Toronto: A study has found links between traumatic brain injury and a history of attention-deficit hyperactivity disorder (ADHD), suggesting that adults with a history of brain injuries may benefit from improved screening for the behavioural disorder.
Most of the persistent consequences of traumatic brain injury are symptoms shared with ADHD.
The study utilised data obtained from a telephone survey of the adult residents of Ontario, Canada.
“These new data suggest a significant association between ADHD and traumatic brain injury (TBI),” said co-principal investigator Robert Mann.
“Adults with TBI are more than twice as likely than those without to report symptoms of ADHD,” Mann said.
ADHD is a chronic behavioural disorder characterised by problems such as impulsive behaviour and difficulty with sustaining attention.
The condition typically begins in childhood and frequently continues into adulthood.
The World Health Organisation (WHO) believes that by 2020 TBI could become the third largest source of disease and disability in the world, behind heart disease and depression.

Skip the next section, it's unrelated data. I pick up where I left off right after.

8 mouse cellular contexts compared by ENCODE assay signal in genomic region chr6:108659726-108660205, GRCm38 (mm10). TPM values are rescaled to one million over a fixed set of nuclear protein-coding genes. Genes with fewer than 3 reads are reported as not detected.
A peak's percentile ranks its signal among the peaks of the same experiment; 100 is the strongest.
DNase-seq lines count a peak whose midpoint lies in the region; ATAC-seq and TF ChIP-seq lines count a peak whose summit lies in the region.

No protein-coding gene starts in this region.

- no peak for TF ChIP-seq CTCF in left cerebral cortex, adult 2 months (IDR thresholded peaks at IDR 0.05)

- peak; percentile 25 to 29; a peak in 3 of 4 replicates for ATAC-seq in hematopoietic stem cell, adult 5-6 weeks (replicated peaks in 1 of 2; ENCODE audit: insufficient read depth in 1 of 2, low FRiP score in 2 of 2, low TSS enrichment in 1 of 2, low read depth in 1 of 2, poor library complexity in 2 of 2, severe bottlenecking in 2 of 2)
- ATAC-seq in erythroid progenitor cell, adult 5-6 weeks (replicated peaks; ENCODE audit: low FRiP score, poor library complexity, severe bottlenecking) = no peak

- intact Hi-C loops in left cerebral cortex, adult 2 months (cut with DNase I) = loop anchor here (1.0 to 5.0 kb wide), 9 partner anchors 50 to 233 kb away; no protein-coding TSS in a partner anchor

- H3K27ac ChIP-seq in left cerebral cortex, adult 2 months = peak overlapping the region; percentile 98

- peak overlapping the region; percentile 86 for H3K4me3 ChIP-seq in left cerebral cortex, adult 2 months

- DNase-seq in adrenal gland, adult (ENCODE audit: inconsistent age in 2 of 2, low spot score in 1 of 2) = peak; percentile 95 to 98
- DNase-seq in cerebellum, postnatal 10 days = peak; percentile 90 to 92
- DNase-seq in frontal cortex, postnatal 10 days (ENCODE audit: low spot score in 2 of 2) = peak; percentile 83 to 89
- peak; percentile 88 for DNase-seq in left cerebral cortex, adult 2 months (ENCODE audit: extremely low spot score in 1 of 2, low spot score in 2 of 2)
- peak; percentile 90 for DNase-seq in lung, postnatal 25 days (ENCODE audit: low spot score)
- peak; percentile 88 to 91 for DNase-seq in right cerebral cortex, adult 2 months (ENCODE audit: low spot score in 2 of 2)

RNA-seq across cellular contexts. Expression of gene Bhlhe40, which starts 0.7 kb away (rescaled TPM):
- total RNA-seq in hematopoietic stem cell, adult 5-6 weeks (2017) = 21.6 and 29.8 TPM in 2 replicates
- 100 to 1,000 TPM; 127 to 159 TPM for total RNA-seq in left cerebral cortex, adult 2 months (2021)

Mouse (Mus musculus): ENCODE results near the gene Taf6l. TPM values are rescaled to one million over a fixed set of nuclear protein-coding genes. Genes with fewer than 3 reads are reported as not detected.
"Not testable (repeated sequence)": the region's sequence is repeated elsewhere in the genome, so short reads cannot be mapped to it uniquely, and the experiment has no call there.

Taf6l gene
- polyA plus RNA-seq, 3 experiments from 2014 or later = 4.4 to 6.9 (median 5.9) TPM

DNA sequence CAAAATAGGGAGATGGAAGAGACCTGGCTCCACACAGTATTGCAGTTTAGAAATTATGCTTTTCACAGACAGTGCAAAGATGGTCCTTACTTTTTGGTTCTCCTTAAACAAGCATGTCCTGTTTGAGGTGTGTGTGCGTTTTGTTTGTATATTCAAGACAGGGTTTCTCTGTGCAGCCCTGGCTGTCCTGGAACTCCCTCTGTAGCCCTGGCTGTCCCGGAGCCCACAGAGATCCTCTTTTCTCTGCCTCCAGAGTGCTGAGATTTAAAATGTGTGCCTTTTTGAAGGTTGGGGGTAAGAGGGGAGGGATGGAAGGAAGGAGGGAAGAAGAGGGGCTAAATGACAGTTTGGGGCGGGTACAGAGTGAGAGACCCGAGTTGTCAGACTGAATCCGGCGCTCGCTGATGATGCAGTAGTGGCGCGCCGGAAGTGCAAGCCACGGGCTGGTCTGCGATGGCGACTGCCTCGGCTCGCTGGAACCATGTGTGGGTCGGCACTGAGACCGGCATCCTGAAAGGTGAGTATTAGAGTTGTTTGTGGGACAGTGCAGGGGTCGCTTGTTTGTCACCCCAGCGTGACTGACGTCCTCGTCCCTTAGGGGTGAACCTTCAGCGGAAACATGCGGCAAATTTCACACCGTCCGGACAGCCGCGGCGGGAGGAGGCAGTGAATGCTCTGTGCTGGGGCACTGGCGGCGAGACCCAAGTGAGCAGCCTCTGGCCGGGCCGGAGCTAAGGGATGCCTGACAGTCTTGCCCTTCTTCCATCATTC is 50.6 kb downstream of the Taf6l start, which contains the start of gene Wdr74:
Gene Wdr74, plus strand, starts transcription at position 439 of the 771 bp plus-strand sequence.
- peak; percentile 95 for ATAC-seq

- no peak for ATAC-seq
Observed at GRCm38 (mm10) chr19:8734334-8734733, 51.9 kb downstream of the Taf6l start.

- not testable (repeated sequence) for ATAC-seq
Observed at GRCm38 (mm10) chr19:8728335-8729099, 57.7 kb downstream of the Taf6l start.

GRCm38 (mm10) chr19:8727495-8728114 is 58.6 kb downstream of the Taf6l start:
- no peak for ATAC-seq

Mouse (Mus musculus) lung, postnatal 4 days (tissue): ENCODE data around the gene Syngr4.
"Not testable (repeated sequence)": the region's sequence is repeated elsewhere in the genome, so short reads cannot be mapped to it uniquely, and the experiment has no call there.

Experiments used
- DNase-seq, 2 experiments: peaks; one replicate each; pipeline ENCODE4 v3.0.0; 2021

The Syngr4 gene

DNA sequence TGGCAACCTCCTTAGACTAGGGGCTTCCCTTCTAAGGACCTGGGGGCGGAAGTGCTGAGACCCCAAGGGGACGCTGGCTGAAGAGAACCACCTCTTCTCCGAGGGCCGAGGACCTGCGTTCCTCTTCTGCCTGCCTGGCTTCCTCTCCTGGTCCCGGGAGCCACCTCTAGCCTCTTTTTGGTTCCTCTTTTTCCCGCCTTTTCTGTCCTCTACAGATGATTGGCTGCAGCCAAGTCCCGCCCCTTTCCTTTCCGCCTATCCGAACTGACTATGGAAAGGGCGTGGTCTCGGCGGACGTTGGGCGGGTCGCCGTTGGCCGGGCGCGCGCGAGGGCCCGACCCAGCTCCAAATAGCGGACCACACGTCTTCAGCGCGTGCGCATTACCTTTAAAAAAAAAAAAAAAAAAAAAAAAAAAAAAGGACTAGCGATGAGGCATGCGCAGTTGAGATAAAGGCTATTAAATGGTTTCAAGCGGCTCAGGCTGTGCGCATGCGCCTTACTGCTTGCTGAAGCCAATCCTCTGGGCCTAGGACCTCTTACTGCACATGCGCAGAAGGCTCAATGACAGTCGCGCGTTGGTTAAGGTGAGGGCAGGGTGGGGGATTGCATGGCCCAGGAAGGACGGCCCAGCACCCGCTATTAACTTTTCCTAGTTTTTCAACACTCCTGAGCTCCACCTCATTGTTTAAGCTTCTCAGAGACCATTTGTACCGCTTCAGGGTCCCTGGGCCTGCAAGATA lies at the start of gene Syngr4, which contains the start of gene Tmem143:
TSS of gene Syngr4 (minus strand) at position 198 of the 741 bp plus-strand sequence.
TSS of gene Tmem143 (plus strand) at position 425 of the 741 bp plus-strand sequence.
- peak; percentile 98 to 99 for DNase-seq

Previous research has indicated that there may be a connection between ADHD and TBI experienced in childhood.
“This is not surprising because some of the most persistent consequences of TBI include ADHD-like symptoms, such as memory and attention impairment, deficits in executive functions such as planning and organisation, processing consonants and vowels and impulsive behaviour,” said lead author Gabriela Ilie from St. Michael’s Hospital in Toronto, Canada.
The researchers found that among participants with a history of TBI, 5.9 percent said they had previously been diagnosed with ADHD at some point during their life.
An additional 6.6 percent went on to screen positive for ADHD on the Adult ADHD Self-Report Scale during their phone interviews.
The study was published in the Journal of Psychiatric Research.